Published Editorial

Measuring the Ritchie Rich in public companies

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The Hindu Business Line

by

Dolphy D’souza
National Leader & Partner
EY

Remuneration refers to money or its equivalent given for services rendered, and includes perquisites as defined under Income tax Act, 1961. The remuneration payable to a managing director or whole-time director shall not exceed 5 per cent of the company’s net profit, and if there are more than one MD/ WTD, the remuneration payable totally shall not exceed 10 per cent. These limits can be breached by a general body resolution.

However, the total managerial remuneration payable by a public company shall not exceed 11 per cent of the net profit. The Central Government’s approval is needed to breach this, or else the company has to ensure that the remuneration complies with Schedule V. Private companies do not have statutory ceilings.

Schedule V has stringent conditions for the appointment of an MD/ WTD. He/she should not have undergone imprisonment or fined under specified legislations. He/she should be at least 21 years of age and not above 70. However, the 70-year limit can be breached through a special resolution at the general meeting. All other Schedule V conditions can be breached only with the Government’s approval.

Under Schedule V, the remuneration of an MD/ WTD does not need Government approval, provided it is within the specified limits. The limits are based on the effective capital of the company, as under the erstwhile Schedule XIII, but have been streamlined significantly. Yearly remuneration can range from Rs 30 lakh to 60 lakh plus 0.01 per cent of the effective capital exceeding Rs 250 crore. These limits can be doubled if shareholders pass a special resolution. They are also doubled for a newly-incorporated company for the first seven years, and for a sick company for five years from scheme’s sanction. Also, subject to conditions, some dispensation is available for companies in an SEZ, and where a foreign company or one that has shareholders’ approval makes the managerial remuneration on behalf of another company.

Under Schedule V, certain perquisites (such as provident fund, gratuity, and leave encashment) will not be counted for the limits, with an expatriate allowed more perquisites (such as children education allowance, holiday and return passage for children, and so on).

In determining the managerial remuneration limits, services of a professional nature will not be counted. However, the services will be considered professional only if, in the opinion of the Board/ Nomination and Remuneration Committee, the director has the requisite qualification.

Where insurance is taken by a company on behalf of the MD/ WTD for indemnifying against negligence or breach of trust/ duty, the premium paid shall not be treated as part of remuneration. However, if the MD/ WTD is proven guilty, the premium paid shall be treated as remuneration.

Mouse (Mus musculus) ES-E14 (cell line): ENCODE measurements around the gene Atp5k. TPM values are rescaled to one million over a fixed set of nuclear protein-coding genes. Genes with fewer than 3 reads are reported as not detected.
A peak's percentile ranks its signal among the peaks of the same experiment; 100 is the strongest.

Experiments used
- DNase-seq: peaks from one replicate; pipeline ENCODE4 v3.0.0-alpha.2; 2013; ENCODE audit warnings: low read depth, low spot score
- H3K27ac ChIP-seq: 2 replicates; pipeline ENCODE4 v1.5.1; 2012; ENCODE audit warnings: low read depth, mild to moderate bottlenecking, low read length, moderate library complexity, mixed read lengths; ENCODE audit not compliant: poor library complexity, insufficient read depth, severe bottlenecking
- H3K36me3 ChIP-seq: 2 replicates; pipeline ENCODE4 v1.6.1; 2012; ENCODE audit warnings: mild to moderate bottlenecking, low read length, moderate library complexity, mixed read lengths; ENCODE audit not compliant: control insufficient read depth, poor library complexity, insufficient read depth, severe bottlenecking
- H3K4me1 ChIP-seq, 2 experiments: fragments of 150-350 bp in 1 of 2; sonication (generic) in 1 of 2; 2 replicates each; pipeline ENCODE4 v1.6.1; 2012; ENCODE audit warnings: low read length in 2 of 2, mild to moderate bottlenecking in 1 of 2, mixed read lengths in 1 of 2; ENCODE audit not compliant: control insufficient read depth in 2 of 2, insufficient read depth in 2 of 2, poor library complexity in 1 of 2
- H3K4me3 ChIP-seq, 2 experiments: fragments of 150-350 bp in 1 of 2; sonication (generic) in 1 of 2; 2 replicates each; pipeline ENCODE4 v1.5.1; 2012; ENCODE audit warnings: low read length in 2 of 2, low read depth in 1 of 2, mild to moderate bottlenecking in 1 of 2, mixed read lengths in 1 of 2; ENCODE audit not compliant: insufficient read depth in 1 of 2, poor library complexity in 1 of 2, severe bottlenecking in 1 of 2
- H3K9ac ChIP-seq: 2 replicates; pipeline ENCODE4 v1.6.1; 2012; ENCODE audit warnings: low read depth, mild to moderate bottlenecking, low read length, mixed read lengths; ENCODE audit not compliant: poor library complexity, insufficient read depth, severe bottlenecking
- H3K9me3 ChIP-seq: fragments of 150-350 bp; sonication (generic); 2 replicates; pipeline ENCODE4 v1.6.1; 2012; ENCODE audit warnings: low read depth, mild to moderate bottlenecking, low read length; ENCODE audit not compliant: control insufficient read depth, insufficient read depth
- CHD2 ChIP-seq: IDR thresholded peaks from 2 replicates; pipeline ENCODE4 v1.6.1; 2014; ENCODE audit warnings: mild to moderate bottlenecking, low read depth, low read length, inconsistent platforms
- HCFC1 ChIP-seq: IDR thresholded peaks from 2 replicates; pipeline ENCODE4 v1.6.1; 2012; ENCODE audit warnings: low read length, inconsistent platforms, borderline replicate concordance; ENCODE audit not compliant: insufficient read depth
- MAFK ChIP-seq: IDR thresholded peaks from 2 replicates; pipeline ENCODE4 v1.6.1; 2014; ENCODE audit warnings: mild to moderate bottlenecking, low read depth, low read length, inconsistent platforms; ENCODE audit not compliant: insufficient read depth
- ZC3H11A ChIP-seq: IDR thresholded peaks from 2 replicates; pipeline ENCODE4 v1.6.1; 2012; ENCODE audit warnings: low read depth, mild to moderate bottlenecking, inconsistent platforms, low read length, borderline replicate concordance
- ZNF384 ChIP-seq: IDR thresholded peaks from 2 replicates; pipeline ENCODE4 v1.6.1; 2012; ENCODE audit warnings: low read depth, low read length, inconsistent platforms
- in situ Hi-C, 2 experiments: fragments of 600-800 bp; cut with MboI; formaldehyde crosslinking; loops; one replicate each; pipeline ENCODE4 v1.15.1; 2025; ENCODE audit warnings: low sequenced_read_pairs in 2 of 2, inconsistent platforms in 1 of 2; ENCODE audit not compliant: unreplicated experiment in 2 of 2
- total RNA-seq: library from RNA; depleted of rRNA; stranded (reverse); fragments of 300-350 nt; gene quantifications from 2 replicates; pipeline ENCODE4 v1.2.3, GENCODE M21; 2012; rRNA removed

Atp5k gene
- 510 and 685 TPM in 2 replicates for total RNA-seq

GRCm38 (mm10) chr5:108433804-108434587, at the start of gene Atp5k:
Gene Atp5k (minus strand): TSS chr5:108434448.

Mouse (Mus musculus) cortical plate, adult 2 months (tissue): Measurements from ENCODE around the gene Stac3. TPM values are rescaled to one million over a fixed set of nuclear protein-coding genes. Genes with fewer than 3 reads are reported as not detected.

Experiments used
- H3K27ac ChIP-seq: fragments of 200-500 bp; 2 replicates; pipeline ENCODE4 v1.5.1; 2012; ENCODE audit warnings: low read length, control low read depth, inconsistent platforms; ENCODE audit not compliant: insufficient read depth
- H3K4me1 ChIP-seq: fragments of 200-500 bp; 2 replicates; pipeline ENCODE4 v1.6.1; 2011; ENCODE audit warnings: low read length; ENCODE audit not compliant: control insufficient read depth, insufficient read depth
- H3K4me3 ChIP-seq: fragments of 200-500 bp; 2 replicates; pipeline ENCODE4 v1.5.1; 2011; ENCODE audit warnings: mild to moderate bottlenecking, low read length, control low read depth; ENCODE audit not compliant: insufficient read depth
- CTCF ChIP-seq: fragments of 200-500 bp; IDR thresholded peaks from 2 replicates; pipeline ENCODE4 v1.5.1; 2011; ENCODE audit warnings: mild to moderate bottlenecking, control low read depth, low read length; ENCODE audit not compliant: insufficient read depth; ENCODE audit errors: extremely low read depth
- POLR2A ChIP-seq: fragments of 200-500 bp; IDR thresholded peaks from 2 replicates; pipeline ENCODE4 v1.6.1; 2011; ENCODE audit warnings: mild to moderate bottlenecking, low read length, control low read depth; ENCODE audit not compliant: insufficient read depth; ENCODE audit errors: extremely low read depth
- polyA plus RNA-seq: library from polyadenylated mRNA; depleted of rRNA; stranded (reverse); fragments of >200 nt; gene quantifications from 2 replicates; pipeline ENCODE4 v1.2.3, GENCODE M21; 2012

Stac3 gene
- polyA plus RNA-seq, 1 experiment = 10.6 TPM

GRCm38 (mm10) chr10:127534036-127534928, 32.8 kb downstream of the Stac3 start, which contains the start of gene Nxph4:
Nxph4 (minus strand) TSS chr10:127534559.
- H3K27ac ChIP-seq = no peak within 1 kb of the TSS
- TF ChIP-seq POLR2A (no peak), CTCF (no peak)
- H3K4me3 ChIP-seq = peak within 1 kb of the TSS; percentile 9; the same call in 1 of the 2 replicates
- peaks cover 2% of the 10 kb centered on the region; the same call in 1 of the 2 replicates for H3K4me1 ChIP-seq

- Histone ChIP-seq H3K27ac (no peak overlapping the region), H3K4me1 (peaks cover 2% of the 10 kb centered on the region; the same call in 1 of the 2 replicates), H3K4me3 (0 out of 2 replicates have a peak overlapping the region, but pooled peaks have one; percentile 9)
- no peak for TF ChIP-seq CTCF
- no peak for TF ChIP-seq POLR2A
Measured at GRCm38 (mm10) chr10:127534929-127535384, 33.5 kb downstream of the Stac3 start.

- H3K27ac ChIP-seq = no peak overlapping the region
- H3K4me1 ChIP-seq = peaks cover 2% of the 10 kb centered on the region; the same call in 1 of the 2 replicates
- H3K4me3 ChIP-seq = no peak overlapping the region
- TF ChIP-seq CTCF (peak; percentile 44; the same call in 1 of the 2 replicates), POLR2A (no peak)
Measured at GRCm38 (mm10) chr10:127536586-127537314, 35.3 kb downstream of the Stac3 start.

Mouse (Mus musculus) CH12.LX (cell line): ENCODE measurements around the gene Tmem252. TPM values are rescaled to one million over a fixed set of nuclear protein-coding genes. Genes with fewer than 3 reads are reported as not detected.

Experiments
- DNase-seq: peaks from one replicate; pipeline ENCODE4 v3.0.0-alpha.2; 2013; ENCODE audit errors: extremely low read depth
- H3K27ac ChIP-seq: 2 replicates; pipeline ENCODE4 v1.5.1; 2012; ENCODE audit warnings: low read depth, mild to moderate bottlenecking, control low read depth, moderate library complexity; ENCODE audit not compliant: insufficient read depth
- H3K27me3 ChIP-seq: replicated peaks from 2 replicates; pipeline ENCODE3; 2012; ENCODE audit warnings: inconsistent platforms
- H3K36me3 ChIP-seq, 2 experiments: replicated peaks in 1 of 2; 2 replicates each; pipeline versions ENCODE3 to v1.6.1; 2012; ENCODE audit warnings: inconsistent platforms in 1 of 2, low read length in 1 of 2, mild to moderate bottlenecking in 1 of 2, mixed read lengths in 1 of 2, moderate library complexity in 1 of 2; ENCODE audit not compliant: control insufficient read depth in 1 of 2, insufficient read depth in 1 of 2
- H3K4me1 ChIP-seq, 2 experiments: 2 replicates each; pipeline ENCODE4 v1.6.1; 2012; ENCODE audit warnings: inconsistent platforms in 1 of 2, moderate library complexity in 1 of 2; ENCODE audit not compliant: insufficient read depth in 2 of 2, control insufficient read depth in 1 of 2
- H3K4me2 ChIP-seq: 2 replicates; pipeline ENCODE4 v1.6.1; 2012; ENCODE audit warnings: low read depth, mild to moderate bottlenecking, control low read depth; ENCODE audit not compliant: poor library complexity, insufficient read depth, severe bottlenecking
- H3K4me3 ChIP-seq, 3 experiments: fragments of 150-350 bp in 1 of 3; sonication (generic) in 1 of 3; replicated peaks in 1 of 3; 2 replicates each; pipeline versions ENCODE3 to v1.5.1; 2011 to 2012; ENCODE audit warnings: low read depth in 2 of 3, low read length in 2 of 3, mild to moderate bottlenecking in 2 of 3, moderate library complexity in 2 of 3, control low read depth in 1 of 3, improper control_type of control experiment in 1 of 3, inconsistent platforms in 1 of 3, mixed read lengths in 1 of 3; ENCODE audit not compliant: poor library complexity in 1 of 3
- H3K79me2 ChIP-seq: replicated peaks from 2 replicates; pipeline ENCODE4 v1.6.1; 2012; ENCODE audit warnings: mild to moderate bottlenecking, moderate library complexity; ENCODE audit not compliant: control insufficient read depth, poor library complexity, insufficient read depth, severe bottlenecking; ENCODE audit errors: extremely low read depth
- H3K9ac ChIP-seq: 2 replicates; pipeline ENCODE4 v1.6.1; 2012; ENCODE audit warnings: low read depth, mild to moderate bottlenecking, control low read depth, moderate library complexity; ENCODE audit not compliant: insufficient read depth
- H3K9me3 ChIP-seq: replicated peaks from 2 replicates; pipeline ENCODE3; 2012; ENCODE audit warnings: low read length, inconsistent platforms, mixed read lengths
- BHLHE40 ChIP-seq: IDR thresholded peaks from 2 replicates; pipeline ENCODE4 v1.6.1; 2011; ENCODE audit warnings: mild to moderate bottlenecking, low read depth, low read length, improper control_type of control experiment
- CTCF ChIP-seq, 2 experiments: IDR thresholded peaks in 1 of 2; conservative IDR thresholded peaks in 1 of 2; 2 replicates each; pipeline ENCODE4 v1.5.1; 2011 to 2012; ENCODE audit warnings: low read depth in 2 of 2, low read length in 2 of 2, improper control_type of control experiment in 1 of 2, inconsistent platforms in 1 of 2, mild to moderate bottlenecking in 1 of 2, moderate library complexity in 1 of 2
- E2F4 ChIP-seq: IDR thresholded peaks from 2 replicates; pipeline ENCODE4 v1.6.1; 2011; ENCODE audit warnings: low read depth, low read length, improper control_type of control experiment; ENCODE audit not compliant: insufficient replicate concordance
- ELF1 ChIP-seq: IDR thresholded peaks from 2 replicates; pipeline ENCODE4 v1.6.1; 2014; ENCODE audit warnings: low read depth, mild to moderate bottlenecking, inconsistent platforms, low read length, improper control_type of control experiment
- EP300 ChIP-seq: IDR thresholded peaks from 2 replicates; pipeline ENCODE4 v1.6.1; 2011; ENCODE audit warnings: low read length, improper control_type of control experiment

Where a company’s financial statement has to be restated due to fraud or non-compliance with accounting standards, the MD/ WTD will receive remuneration (including stock options) based on the revised statements for the relevant period. Thus, any excess remuneration received fraudulently or otherwise should be refunded. Interestingly, the reverse is not applicable.

Regarding independent directors, the draft rules impose a limit of Rs 1 lakh for each meeting attended. Further, an independent director is not entitled to stock options. This restriction, interestingly, does not exist under SEBI rules. However, in case of conflicting legislations, the worse of the two would prevail. Approval of the general meeting is required where remuneration payable to directors other than MD/ WTD exceeds 1 per cent of net profit if there is an MD/ WTD, or 3 per cent in other cases.

The disclosure requirements for managerial remuneration are onerous compared to the old Companies Act. However, they are in line with global developments, such as the Dodd Frank requirement in the US and the changes to Company Law in the UK. In its Board report, every listed company shall disclose the ratio of the remuneration of each director to the median employee’s remuneration. According to the draft rules, the company should also disclose the percentage increase in remuneration of each director, percentage increase in the median remuneration of employees, and the comparison of the remuneration against the performance of the company. The ratio of the highest-paid director’s remuneration to that of employees who are not directors but receive more will bring into focus the real decision-makers.